Heroin Abuse in Maryland
Maryland has one of the worst drug problems in the nation due to the presence of Maryland’s two major metropolitan areas of Baltimore and Washington D.C. While cocaine and methamphetamine use is growing throughout the state, the most problematic drug in the state of Maryland is heroin. Heroin use is widespread through the entire state of Maryland but is primarily centered around the cities of Baltimore and Columbia.
A recent study done by the Department of Justice shows that Baltimore is home to a higher number of heroin addicts and heroin related crime than almost any other city in the country. The enormous demand for heroin in the Baltimore area has lead to increased use among Baltimore’s more affluent suburban communities among teenagers and young adults that typically drive into the city looking for the drug. This high purity heroin goes by various street names and is primarily sold in vials, much like crack cocaine.
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Maryland Heroin Withdrawal and Dependency
After long term abuse, many heroin addicts will develop a strong dependency to the drug. This means that the user's body needs the drug to function normally and will have strong withdrawal symptoms if they haven't used the drug. Heroin dependency is usually characterized by having strong drug cravings, high tolerance, sudden mood swings, long unexplained absences, cold-like symptoms and track marks on the arm or other parts of the body.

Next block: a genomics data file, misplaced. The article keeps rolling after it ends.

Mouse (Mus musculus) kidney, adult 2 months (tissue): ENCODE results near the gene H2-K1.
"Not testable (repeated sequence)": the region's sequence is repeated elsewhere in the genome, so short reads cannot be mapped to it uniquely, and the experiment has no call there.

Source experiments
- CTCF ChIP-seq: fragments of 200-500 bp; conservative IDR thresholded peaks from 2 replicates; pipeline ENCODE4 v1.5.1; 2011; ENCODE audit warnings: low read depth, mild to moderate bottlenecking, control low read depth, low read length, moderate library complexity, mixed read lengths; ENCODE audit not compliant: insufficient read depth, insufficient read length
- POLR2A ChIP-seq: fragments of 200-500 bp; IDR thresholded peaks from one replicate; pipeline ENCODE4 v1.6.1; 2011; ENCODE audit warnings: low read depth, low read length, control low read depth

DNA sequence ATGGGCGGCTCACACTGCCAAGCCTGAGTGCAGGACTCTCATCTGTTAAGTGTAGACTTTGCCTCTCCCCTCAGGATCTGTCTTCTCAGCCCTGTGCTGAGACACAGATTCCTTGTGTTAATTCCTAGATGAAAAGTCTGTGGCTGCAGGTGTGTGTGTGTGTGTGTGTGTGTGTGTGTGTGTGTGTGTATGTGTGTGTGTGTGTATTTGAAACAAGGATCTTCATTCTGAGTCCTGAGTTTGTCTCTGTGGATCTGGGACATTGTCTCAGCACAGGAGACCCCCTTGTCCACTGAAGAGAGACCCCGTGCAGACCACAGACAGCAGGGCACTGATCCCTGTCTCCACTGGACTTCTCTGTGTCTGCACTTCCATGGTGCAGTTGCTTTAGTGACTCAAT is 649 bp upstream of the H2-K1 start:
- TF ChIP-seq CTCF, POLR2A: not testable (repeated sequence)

Commonly, with long term heroin dependency, the user will want to quit but be afraid of the severe withdrawal symptoms that will likely set in. However, there are many medical alternatives to dealing with these withdrawal symptoms and help to aid the body to a full recovery. And the most effective of these drugs is a new prescription drug called Suboxone.
Suboxone for Heroin Withdrawal
Suboxone is a prescription medication administered in an outpatient setting that helps to ease withdrawal symptoms associated with heroin and other opiate addictions. Suboxone, also known as Buprenorphine, has proven to be quite effective in treating opiate addictions and also has powerful detox components as well. Suboxone is usually part of a larger treatment strategy that usually involves behavioral therapy, support groups and individual drug counseling. Suboxone is effective for any opiate based addiction and works great on oxycontin, oxycodone, morphine, vicodin, percocet, and codeine addictions.
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Suboxone can only be prescribed by a certified doctor who is legally allowed to administer Suboxone. In Maryland, heroin withdrawal treatment can be given by a SAMHSA certified doctor, so feel free to take a look at our Maryland Suboxone directory for more information.